Our most memorable Qatar desert escapade was through invitation by a Qatari family who graciously arranged for a day in the desert at their family farm.  A caravan of four cars, ours and three family cars with two drivers and four housemaids, ferried us the nearly two hours outside of Doha in a southerly direction.  An hour on the highway, and the balance of the journey on a makeshift sandy, stony roadway, and we arrived at a remote span of desert suffused with penned goats and sheep, an open tent designated for the men with a grill prominently displayed out front and a closed four-flapped tent for the women.  Additional family members arrived during a farm tour by my young friend, Sherifa; several brothers of the patriarch, as well as two sisters, and their families.  Following introductions, the matriarch guided me by the arm to the women’s tent where the housemaids had placed swaths of plastic sheets along the floor overlaid with colorful carpets and platters and trays of rice and lamb, hommous, babaganoush, stuffed grape leaves, macaroni, salad with tomato and onion.  As a guest, I was encouraged to eat first and well; I opted to dip into the communal dish of rice and lamb with my right hand, the traditional way.  Our meal was chased by a wild ride through the desert to the outdoor toilet, tunes streaming on a cell phone while women dangled out car windows singing and balanced precariously on running boards.  Khaleeji music coupled with reassuring dance lessons, and proffers of roasted chestnuts and corn concluded the nighttime revelry.


Men’s Tent (Qatar Farm)


Women’s Tent


Feast in women’s tent.


Roasted chestnuts and corn.

Desert visits have become spiritual undertakings for me: the canyons and mesas of the southwest U.S. filling me with wonder at the immense prospect of time, regeneration, and Earth’s beginnings; and the vast sand masses of the Gulf region providing replenishment through moments of fellowship, community, and self-discovery.

Wonders of New Zealand: Queenstown

Living and working in the Arab Gulf has afforded my husband and me some remarkable travel opportunities, including a visit to alluring Queenstown, New Zealand. 


New Zealand has always been a mythical place for me; the stuff of stardust, sprites, and “Lord of the Rings.”  A country far removed physically from western civilization, and reportedly so isolated it was among the last land masses to be settled by humankind.  Comprised of a cultural past assimilating the aboriginal, Maori people, and the influx of Europeans following the creation of a British colony on the island continent in 1840, New Zealand is a wondrous amalgam of commanding natural monuments and landscapes, and citizens with cheery, independent, and forthright outlooks.


Fairy-tale Mountains of New Zealand

The first images of New Zealand’s fairy-tale snowcapped mountains, pristine lakes, and pastoral grazing land littered with colorful flowers were conferred upon me as a child through the pages of the National Geographic magazines delivered to our home in the mail.  Peering, wide-eyed, at the picturesque forms, I fancied plunging into the photographs and building a snowman in the refreshing glacial ice, and stroking the wooly curls of the sheep dotting the edges of verdant slopes.  I could almost imagine myself in such a wonderland meandering alongside the sheep and goats, wings on my back, elves on either side, surveying the splendid backdrops of natural wonders, however, I did not necessarily foresee the dream coming true.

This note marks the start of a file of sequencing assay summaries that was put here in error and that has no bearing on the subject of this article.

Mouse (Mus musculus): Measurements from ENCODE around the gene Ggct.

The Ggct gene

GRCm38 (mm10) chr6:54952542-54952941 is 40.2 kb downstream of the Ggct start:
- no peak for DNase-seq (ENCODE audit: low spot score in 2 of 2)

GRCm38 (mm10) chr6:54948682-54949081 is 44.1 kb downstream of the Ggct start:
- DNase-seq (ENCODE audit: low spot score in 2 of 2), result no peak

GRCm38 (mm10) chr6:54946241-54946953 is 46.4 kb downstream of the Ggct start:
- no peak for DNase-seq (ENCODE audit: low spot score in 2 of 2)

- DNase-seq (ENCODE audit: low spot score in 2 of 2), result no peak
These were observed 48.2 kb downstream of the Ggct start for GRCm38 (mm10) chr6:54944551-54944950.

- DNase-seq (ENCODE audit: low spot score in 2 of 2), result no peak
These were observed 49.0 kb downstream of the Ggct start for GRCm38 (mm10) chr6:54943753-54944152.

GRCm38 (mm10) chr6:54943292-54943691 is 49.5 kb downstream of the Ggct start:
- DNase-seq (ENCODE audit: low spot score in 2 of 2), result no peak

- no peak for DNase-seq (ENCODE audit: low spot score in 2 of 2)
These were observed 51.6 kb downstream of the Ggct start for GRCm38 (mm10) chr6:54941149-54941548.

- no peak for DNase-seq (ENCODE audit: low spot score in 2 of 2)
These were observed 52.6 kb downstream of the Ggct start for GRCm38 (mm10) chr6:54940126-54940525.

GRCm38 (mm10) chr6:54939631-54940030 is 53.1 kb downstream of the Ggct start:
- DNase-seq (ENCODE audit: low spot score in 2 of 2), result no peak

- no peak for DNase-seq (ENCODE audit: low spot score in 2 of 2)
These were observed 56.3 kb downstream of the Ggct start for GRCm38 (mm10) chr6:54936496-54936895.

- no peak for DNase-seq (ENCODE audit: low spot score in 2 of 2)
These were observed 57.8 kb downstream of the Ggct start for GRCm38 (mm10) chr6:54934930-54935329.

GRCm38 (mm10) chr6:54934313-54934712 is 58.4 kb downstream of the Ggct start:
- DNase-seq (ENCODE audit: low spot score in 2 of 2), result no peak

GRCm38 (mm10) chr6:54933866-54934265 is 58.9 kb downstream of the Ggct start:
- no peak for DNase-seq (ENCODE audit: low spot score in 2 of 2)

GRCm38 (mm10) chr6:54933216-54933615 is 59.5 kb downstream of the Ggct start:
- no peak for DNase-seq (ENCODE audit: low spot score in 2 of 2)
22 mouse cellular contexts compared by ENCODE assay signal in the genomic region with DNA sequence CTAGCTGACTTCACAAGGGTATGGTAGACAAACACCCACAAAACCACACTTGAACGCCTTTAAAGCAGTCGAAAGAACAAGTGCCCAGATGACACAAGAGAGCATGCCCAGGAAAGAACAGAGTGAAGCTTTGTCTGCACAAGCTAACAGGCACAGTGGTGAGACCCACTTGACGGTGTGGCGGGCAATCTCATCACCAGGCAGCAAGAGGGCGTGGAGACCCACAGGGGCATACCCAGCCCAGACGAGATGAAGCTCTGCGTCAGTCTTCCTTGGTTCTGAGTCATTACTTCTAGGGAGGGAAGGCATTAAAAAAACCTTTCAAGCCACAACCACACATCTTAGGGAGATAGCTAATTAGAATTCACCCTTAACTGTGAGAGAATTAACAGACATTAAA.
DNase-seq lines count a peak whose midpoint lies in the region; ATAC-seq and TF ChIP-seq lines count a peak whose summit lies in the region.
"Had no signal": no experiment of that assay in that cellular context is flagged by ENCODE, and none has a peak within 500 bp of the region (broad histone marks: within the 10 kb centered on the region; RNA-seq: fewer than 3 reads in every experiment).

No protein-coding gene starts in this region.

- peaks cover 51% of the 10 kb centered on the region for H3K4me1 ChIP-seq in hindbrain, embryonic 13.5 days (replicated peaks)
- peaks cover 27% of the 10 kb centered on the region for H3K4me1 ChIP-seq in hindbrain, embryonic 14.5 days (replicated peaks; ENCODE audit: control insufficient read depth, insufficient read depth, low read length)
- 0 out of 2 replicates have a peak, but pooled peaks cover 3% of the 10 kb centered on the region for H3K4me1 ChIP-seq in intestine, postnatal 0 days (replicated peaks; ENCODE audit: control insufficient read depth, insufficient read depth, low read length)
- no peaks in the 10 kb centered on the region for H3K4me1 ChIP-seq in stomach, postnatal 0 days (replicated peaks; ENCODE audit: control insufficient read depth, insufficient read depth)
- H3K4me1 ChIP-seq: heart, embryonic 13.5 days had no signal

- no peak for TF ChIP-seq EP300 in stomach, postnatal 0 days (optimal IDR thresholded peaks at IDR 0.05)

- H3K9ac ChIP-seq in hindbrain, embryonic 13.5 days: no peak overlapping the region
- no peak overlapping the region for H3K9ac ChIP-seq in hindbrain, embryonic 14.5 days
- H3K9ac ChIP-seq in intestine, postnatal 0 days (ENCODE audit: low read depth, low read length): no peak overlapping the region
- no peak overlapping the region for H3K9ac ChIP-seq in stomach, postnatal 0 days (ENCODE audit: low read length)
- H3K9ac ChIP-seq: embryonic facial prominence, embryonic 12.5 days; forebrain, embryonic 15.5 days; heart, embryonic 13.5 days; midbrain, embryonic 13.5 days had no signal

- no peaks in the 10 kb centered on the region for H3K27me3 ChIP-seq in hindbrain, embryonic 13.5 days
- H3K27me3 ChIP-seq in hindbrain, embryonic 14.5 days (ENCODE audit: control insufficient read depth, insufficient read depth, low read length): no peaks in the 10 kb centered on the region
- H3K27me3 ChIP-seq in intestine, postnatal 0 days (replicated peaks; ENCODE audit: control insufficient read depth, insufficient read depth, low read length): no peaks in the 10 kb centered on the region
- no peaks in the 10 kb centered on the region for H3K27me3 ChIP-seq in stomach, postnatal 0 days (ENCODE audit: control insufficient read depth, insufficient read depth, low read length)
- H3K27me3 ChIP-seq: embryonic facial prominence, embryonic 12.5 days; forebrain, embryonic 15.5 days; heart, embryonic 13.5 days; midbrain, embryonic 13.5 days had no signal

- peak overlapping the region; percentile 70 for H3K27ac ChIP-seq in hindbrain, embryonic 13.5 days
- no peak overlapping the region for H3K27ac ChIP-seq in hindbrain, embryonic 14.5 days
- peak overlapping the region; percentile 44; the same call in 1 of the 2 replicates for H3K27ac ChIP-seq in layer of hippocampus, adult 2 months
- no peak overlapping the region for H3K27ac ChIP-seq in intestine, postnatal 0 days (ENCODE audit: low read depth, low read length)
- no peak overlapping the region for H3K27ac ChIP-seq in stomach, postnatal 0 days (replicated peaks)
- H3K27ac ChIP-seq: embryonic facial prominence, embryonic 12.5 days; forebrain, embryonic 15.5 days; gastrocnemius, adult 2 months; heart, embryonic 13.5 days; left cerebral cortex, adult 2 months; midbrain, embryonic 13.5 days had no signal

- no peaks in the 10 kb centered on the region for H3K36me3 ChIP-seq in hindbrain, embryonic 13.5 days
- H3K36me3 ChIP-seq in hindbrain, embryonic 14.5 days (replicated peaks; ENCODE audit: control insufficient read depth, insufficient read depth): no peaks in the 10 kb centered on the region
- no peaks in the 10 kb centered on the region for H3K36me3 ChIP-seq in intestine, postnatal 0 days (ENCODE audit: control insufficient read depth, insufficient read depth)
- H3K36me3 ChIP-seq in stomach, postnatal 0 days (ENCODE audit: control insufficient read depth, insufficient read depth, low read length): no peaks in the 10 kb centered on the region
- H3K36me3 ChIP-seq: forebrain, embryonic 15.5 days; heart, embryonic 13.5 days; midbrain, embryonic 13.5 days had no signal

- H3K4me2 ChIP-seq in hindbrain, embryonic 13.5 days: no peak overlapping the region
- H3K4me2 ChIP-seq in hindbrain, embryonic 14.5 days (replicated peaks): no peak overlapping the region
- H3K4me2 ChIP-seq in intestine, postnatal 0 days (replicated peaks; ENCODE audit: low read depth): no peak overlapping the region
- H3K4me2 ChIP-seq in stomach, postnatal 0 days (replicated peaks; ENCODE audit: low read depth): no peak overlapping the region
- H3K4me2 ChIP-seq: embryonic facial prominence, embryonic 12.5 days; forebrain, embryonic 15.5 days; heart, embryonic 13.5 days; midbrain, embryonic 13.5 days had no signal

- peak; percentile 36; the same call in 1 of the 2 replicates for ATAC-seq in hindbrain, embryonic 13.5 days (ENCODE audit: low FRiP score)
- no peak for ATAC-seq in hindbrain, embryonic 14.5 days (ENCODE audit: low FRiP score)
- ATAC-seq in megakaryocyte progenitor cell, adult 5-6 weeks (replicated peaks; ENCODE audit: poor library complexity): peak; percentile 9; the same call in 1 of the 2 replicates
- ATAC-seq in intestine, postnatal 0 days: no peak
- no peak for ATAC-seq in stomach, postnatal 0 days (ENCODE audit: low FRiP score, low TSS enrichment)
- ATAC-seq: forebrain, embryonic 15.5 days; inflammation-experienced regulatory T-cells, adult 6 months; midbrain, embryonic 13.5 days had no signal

Fast forward two generations, and my husband, Bishara, and I found ourselves on a flight from the Gulf region to Queenstown, New Zealand for a 9-day Christmas holiday by way of Sydney, Australia.  The approach, itself, into Queenstown airport was magical; ridges blanketed with white powdered cotton.  I could practically reach out and touch the ivory glitter.  Arriving at the airport I could not snag enough brochures, tourist guides, route planners, maps, promoting every kind of site, adventure, walking and biking trail in the area.


Approach into Queenstown

Before travelling, we debated whether we should rent a car, or take alternate transportation, such as buses, taxis, and such.  However, after consulting with an expatriate couple who had made the journey to New Zealand, the consensus was the best option was a rental car, particularly since there is much to see, and driving and finding your way, is relatively easy.  Keeping Bishara on track with “Stay to the left” or “You’re driving too far to the left; we’re going to hit the guardrail,” our greatest driving peril was maneuvering the roundabouts.  Despite my navigational support, we regularly stalled out in the middle of roundabouts, uncertain of which way to look and who had the right-of-way, provoking angry stares and blaring horns.  Another deliberation surrounded locations to visit in New Zealand, and whether we should establish a “home base.”  Feedback from seasoned traveler friends affirmed that we should focus on the southern island, Te Waipounamu, apparently the more scenic of the two islands, and use charming Queenstown as a departure point.


Queenstown, New Zealand


The staff at St. Moritz Hotel, our Queenstown accommodation, was exceedingly accommodating and congenial.  Our first afternoon, Christophe, the concierge, was good enough to make us a dinner reservation at pleasing Sasso Italian restaurant.  Ambling the short 15-minute distance from our hotel towards the restaurant we steered through town, a rather effortless feat, as many of the prominent retail shops and eating establishments are wrapped along grand Lake Wakatipu.  What was more trying was propelling through the swarms of tourists and young people, which grew in direction proportion to our distance from the lake.  The bikini-clad girls and brawny young men balanced on tightropes and tanned to the strains of dissonant tunes on the shores of the lake.  A short distance away, Bishara and I dined alfresco on refreshing salads and classic ham and mozzarella pizza while people watching.  Following dinner, we traipsed along festive and convivial pedestrian-only corridors, where the primary concern seemed to be locating a suitable restaurant meeting the varied needs of the family unit.